Libby drops appeal

Clarice Feldman
With this statement from his counsel, Ted Wells, Lewis Libby has discontinued his appeal:

Today Mr. Libby has filed a motion to dismiss the appeal from his conviction.  The notice of appeal had been filed before President Bush commuted Mr. Libby's sentence last summer.  The commutation left Mr. Libby with a $250,000 fine, which he has paid; 400 hours of community service; and two years of supervised release.

We remain firmly convinced of Mr. Libby's innocence.  However, the realities were, that after five years of government service by Mr. Libby and several years of defending against this case, the burden on Mr. Libby and his young family of continuing to pursue his complete vindication are too great to ask them to bear. 
           
Mr. Libby has made the decision to discontinue his appeal in recognition that success on the appeal would lead only to a retrial, a process that would last even beyond the two  years of supervised release, cost millions of dollars more than the fine he has already paid, and entail many more hundreds of hours preparing for an all-consuming appeal and retrial.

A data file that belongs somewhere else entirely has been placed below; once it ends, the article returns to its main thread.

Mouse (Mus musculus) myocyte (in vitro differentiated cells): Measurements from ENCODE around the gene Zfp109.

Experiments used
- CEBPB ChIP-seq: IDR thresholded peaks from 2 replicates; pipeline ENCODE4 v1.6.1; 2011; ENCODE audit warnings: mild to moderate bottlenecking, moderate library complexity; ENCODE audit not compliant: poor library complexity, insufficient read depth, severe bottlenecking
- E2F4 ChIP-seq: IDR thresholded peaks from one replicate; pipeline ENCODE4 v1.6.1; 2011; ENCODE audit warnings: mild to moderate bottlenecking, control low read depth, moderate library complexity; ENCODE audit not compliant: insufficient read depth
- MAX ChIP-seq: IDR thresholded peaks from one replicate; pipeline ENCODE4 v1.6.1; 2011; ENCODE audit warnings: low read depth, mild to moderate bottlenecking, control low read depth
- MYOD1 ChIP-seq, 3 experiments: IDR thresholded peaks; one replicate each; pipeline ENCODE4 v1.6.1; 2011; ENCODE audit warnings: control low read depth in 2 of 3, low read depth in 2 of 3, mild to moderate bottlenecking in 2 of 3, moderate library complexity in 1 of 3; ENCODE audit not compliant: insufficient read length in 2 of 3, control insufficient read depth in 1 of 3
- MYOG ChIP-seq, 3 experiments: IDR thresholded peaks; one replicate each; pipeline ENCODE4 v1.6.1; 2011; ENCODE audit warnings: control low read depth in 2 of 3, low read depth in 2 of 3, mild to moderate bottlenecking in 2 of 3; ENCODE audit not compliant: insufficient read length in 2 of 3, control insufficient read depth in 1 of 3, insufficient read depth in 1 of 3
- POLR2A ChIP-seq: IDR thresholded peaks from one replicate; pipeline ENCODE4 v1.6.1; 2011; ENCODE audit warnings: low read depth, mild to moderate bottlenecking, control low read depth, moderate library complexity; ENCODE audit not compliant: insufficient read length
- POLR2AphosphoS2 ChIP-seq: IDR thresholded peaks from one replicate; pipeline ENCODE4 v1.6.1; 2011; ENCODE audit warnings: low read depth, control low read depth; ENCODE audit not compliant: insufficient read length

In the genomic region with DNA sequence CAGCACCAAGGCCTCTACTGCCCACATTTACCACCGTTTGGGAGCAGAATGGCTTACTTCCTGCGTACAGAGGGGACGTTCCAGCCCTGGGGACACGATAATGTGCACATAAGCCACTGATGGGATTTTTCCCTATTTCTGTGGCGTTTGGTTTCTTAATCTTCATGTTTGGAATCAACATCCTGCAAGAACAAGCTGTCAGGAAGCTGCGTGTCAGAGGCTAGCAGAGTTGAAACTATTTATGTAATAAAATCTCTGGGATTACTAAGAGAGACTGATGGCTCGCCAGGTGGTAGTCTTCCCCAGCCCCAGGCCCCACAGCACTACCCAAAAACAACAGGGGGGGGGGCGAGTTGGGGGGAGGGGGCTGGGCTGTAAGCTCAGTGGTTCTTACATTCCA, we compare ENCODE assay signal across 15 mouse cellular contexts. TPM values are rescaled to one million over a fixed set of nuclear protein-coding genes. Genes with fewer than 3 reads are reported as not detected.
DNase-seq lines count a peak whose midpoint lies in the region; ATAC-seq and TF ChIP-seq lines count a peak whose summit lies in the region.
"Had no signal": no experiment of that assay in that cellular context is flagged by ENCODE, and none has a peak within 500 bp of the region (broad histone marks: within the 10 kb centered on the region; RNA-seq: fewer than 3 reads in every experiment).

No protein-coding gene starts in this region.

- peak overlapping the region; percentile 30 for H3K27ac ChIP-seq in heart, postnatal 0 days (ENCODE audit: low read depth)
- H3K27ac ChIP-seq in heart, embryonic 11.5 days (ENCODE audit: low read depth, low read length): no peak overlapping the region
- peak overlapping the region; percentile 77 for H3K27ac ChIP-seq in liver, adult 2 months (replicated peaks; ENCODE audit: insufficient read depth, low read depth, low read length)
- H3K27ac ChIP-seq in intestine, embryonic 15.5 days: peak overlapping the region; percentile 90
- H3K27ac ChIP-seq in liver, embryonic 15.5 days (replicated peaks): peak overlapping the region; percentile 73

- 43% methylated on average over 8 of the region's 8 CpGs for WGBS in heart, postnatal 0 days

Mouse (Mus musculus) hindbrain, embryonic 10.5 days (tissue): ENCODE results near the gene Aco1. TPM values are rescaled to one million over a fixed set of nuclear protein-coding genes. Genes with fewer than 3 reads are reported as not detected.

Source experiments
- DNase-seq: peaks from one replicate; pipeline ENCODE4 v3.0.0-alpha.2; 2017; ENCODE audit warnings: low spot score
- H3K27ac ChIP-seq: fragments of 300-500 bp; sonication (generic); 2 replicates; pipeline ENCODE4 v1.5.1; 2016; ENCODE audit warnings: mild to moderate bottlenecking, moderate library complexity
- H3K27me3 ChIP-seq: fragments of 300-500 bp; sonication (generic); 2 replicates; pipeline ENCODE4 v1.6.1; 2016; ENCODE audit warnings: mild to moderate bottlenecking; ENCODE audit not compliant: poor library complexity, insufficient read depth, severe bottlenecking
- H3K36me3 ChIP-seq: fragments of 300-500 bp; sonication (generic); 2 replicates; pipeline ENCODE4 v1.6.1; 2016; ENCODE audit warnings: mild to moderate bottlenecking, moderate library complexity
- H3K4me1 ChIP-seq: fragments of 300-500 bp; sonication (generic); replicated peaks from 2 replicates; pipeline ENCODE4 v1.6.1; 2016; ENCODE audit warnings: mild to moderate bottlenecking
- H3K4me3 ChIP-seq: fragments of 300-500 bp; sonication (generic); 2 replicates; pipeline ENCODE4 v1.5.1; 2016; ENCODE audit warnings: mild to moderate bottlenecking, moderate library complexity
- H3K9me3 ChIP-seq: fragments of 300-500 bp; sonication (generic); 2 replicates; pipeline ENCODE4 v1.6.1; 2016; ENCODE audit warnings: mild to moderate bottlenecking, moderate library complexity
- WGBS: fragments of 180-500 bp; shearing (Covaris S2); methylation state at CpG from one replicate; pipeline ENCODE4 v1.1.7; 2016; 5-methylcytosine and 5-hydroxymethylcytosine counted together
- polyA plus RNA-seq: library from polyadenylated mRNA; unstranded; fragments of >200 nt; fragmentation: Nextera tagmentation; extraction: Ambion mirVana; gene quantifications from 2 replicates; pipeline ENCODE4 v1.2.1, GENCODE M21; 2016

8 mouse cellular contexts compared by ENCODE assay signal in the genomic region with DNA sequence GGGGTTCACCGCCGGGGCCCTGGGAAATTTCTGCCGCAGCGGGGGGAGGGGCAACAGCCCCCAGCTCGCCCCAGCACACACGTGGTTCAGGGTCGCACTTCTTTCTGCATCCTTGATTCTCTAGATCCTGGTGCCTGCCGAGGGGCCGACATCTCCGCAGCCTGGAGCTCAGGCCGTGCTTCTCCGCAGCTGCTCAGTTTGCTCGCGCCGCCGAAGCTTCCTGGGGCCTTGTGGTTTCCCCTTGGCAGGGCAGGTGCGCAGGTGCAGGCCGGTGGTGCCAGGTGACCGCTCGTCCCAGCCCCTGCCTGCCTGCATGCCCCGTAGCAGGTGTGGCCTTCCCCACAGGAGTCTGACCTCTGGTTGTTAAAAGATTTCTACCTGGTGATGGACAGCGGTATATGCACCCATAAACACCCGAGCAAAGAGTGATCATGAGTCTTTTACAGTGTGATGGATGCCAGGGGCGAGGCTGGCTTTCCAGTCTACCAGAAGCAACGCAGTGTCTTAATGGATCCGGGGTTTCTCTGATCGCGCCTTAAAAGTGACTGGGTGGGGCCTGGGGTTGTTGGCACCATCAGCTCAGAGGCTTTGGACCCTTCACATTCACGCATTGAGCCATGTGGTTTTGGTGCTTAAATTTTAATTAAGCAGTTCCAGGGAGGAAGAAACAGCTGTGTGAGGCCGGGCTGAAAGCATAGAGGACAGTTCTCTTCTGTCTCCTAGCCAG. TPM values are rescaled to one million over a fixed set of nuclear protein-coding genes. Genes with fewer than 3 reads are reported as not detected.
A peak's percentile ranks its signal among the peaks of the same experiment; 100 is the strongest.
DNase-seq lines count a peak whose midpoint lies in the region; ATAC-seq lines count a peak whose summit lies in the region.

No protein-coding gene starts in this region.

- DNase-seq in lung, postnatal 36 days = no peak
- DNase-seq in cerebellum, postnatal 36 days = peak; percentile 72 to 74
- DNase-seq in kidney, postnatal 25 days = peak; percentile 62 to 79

Mr. Libby and his family extend their heartfelt thanks to the tens of thousands of Americans who have supported them throughout this ordeal, and hope they will understand that today's action reflects a painful and difficult decision.

For informed commentary on this, see the comment thread at Just One Minute.
With this statement from his counsel, Ted Wells, Lewis Libby has discontinued his appeal:

Today Mr. Libby has filed a motion to dismiss the appeal from his conviction.  The notice of appeal had been filed before President Bush commuted Mr. Libby's sentence last summer.  The commutation left Mr. Libby with a $250,000 fine, which he has paid; 400 hours of community service; and two years of supervised release.

We remain firmly convinced of Mr. Libby's innocence.  However, the realities were, that after five years of government service by Mr. Libby and several years of defending against this case, the burden on Mr. Libby and his young family of continuing to pursue his complete vindication are too great to ask them to bear. 
           
Mr. Libby has made the decision to discontinue his appeal in recognition that success on the appeal would lead only to a retrial, a process that would last even beyond the two  years of supervised release, cost millions of dollars more than the fine he has already paid, and entail many more hundreds of hours preparing for an all-consuming appeal and retrial.

Mr. Libby and his family extend their heartfelt thanks to the tens of thousands of Americans who have supported them throughout this ordeal, and hope they will understand that today's action reflects a painful and difficult decision.

For informed commentary on this, see the comment thread at Just One Minute.